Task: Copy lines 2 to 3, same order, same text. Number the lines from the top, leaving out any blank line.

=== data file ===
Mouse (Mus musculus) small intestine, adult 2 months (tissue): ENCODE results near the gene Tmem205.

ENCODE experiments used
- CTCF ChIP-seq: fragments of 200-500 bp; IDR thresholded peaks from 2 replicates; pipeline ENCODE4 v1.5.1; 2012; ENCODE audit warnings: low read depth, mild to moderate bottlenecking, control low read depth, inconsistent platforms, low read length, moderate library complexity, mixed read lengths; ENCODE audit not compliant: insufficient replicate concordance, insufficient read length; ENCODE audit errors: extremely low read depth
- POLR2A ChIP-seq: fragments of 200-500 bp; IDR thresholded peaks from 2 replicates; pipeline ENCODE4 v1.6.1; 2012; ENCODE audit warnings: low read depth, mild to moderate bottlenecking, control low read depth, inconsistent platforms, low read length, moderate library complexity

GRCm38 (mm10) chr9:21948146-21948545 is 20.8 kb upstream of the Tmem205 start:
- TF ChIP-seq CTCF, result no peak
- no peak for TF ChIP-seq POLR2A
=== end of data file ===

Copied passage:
ENCODE experiments used
- CTCF ChIP-seq: fragments of 200-500 bp; IDR thresholded peaks from 2 replicates; pipeline ENCODE4 v1.5.1; 2012; ENCODE audit warnings: low read depth, mild to moderate bottlenecking, control low read depth, inconsistent platforms, low read length, moderate library complexity, mixed read lengths; ENCODE audit not compliant: insufficient replicate concordance, insufficient read length; ENCODE audit errors: extremely low read depth